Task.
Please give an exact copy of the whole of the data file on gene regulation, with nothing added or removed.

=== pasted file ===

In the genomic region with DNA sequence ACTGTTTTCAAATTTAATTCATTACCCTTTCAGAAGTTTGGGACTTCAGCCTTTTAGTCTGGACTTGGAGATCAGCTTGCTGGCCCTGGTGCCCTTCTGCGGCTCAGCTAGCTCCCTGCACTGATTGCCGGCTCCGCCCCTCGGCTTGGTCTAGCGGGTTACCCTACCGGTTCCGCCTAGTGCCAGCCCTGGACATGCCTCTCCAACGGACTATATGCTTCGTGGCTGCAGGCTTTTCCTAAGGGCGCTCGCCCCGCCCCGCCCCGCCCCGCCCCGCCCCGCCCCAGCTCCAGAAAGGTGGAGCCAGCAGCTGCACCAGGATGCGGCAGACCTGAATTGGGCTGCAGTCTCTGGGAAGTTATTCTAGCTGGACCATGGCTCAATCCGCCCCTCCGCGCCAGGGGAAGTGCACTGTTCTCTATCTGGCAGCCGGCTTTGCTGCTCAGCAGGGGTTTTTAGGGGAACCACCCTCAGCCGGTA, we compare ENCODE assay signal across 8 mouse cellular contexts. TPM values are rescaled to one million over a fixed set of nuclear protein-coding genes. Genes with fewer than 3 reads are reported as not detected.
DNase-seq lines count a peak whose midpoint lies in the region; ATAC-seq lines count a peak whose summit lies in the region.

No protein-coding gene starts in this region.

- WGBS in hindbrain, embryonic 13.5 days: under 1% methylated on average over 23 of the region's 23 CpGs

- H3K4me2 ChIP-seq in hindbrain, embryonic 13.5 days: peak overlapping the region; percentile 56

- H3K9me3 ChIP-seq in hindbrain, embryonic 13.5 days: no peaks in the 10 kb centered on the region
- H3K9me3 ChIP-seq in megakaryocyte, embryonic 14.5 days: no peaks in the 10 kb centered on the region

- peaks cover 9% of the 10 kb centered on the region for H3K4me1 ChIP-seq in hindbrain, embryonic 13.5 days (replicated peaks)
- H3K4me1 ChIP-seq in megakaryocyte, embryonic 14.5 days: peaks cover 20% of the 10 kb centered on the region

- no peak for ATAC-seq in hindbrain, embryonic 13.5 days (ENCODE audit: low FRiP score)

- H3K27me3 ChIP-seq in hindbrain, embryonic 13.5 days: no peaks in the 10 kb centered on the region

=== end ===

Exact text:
In the genomic region with DNA sequence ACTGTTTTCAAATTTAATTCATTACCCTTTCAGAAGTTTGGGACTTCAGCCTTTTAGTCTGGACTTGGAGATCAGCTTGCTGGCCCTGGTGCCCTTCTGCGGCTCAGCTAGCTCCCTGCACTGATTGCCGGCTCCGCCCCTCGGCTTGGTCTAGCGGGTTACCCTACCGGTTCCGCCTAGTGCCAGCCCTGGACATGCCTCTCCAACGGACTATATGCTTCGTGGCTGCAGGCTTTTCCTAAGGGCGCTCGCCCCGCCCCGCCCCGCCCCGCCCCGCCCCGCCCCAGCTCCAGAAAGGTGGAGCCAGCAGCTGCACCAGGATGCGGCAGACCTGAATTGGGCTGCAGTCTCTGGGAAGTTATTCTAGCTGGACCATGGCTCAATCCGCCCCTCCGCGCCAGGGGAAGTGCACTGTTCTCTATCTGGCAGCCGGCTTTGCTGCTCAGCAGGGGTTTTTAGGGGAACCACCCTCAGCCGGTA, we compare ENCODE assay signal across 8 mouse cellular contexts. TPM values are rescaled to one million over a fixed set of nuclear protein-coding genes. Genes with fewer than 3 reads are reported as not detected.
DNase-seq lines count a peak whose midpoint lies in the region; ATAC-seq lines count a peak whose summit lies in the region.

No protein-coding gene starts in this region.

- WGBS in hindbrain, embryonic 13.5 days: under 1% methylated on average over 23 of the region's 23 CpGs

- H3K4me2 ChIP-seq in hindbrain, embryonic 13.5 days: peak overlapping the region; percentile 56

- H3K9me3 ChIP-seq in hindbrain, embryonic 13.5 days: no peaks in the 10 kb centered on the region
- H3K9me3 ChIP-seq in megakaryocyte, embryonic 14.5 days: no peaks in the 10 kb centered on the region

- peaks cover 9% of the 10 kb centered on the region for H3K4me1 ChIP-seq in hindbrain, embryonic 13.5 days (replicated peaks)
- H3K4me1 ChIP-seq in megakaryocyte, embryonic 14.5 days: peaks cover 20% of the 10 kb centered on the region

- no peak for ATAC-seq in hindbrain, embryonic 13.5 days (ENCODE audit: low FRiP score)

- H3K27me3 ChIP-seq in hindbrain, embryonic 13.5 days: no peaks in the 10 kb centered on the region